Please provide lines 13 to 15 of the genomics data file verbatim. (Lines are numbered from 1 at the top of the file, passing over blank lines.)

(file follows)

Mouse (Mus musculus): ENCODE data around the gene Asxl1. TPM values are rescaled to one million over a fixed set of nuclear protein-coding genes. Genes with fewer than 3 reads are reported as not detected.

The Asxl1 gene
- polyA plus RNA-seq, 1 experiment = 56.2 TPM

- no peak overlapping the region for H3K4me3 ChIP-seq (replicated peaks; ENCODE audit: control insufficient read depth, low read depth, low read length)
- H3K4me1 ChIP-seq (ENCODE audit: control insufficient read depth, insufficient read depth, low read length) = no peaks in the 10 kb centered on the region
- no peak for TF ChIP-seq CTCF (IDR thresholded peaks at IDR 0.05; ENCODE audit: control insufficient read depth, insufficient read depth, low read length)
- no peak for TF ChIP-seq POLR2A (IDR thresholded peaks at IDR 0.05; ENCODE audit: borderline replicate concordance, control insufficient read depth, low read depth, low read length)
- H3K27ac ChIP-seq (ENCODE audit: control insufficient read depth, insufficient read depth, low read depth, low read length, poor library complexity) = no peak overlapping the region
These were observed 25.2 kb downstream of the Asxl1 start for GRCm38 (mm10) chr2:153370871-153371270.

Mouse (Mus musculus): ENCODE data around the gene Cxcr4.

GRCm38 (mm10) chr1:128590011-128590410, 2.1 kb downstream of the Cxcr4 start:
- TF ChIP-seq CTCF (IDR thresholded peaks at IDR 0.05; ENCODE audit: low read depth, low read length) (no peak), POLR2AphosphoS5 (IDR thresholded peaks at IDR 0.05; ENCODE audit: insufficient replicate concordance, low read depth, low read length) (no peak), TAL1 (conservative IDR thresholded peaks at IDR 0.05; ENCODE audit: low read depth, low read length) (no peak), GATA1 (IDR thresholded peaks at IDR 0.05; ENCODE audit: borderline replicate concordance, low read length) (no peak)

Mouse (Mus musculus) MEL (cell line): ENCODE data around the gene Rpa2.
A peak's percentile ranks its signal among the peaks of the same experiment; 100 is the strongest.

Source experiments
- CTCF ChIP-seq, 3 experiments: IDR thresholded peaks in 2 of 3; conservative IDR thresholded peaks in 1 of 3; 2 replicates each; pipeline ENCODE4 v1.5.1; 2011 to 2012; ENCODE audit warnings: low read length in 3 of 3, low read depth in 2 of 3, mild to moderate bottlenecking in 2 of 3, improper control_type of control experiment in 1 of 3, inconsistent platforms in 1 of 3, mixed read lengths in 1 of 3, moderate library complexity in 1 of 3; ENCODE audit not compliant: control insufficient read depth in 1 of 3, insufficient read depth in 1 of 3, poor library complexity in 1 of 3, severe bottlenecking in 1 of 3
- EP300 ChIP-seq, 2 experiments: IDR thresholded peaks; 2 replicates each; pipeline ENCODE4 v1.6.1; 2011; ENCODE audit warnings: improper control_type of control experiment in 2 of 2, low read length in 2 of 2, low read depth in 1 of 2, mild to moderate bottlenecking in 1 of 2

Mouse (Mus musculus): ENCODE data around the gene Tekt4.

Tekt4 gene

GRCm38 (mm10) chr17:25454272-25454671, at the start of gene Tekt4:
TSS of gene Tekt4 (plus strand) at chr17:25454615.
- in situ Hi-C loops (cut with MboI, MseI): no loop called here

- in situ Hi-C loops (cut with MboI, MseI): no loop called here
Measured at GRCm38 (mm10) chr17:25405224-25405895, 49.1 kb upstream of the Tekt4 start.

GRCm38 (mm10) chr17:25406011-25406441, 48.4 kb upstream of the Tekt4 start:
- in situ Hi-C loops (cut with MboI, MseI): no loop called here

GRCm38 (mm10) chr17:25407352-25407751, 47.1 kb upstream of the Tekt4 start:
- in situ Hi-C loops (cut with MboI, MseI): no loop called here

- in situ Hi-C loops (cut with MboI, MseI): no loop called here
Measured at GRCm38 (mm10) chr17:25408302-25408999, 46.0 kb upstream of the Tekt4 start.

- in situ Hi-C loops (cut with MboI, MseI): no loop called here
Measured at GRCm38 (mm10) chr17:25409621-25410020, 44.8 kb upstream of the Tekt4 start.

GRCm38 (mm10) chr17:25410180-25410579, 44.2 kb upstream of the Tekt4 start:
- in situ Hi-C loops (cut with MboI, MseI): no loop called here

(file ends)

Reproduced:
Mouse (Mus musculus) MEL (cell line): ENCODE data around the gene Rpa2.
A peak's percentile ranks its signal among the peaks of the same experiment; 100 is the strongest.

Source experiments